Charter Schools Won't Solve Segregation

One of the things charter school advocates like to point out is that neighborhood schools are class-segregated because access to them depends upon your ability to secure housing in the neighborhood. Jonathan Chait, for instance, had a recent post about this. Presumably this is meant to be a knock against neighborhood schools in comparison to charter schools. But charter schools, as far as I can tell, don't do anything to reduce class-based segregation and advocates for charter schools are actually very aggressive about pointing this out.

Skimming

One of the flash points in the charter school debate concerns the degree to which charter school administrators cherry-pick their students. The way this debate usually unfolds (Chait's somewhat naive "it's against the rules for charters to do that" argument notwithstanding) is one side provides specific evidence of charter schools skimming. Then the other side claims that any skimming that is going on is very limited and uses as evidence for this the fact that, overall, the schools are very demographically similar to nearby neighborhood schools.

As a rebuttal, I am not sure it really answers the criticism. After all, within any given demographically similar group, it is possible to isolate a subgroup that is disproportionately made up of the higher-performers in the larger group. Even in a school made up entirely of rich white students, there are some students who perform better than others.

For our purposes here though, it doesn't matter what you think of the success of the rebuttal because the underlying factoid of the rebuttal is clearly that charter schools are replicating the exact same segregation as neighborhood schools. Sometimes the charter school advocates seem downright proud of this, at least in the context of boasting about how their test scores stack up against richer and whiter schools.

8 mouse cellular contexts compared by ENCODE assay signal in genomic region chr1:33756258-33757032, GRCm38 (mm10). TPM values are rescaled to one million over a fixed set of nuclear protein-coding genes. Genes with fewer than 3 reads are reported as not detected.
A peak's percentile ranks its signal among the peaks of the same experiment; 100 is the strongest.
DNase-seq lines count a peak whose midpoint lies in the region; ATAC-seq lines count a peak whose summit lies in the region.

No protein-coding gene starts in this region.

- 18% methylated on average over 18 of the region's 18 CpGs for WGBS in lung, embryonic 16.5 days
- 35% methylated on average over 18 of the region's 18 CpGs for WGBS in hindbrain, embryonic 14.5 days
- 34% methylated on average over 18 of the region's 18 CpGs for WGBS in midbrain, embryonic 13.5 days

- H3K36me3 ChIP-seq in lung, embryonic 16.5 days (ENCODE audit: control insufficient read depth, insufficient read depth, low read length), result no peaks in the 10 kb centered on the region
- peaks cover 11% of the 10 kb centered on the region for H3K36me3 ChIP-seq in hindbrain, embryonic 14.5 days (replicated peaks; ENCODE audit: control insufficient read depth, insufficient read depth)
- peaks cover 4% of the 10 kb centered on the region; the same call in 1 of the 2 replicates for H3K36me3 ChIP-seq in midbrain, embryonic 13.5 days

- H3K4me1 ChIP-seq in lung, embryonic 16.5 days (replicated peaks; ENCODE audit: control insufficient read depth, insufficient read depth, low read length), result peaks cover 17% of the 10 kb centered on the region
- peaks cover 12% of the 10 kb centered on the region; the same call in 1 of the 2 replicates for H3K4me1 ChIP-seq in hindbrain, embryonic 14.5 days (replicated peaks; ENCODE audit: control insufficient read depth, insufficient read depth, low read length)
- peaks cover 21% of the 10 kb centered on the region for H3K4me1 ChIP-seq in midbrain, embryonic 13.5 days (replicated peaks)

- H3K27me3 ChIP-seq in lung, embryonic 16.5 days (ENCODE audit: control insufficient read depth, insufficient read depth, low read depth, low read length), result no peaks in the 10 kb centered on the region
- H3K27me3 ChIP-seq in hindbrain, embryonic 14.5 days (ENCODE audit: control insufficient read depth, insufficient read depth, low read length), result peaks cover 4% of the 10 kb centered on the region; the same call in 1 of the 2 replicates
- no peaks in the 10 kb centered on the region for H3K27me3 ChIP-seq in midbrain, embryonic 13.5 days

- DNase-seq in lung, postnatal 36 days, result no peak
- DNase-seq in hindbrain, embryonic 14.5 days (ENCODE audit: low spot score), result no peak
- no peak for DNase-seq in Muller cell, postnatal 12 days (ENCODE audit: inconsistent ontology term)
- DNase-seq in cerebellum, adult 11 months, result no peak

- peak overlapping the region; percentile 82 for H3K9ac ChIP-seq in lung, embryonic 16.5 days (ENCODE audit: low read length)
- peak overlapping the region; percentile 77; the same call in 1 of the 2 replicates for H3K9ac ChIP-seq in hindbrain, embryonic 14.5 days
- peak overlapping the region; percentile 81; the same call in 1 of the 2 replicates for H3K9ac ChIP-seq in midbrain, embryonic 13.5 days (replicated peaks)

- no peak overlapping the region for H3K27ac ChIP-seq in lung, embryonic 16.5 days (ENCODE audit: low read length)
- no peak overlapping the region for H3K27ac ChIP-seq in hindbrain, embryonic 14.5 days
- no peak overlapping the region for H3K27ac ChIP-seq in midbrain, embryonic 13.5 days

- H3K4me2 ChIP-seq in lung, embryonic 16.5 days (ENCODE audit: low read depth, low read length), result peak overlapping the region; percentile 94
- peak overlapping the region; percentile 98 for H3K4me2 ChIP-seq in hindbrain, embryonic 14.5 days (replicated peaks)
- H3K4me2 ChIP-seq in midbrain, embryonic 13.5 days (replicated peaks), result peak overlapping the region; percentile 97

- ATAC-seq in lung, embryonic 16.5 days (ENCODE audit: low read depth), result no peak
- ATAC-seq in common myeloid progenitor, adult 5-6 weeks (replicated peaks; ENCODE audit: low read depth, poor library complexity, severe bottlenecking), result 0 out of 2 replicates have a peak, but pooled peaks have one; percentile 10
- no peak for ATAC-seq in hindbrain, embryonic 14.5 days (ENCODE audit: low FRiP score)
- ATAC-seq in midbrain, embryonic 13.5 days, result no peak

Poor Methods

One of the other flash points in the charter school debate concerns the harsh and testing-heavy schooling methods some charter schools appear to use. For instance, in the Times profile of Success Academy schools, we learn that students spend what seems like an extraordinary amount of time on test prep, that the schools cut out subjects that aren't tested, that students are publicly shamed for having low scores, and that students are drilled so hard that some literally piss their pants. Other charter school descriptions leave one with the impression that at least some charter schools operate like silent boot camps.

One rebuttal to this argument is that it just isn't true, that reports of this sort are exaggerated or only picking up the worst isolated incidents. I don't know what's going on (who does?) in aggregate in these schools, so this is at least a viable possibility.

But there is another rebuttal you often see. According to this rebuttal, these methods are actually justified because they are necessary to get poor kids to learn. They aren't necessary to get all kids to learn (the rich can still have relaxed schools with less testing, less pressure, and more subject diversity), but poor kids need the harsher methods because of the difficulties that come along with being poor. Josh Greenman's string of tweets in response to the above-quoted Times article is the latest person I've seen make this argument.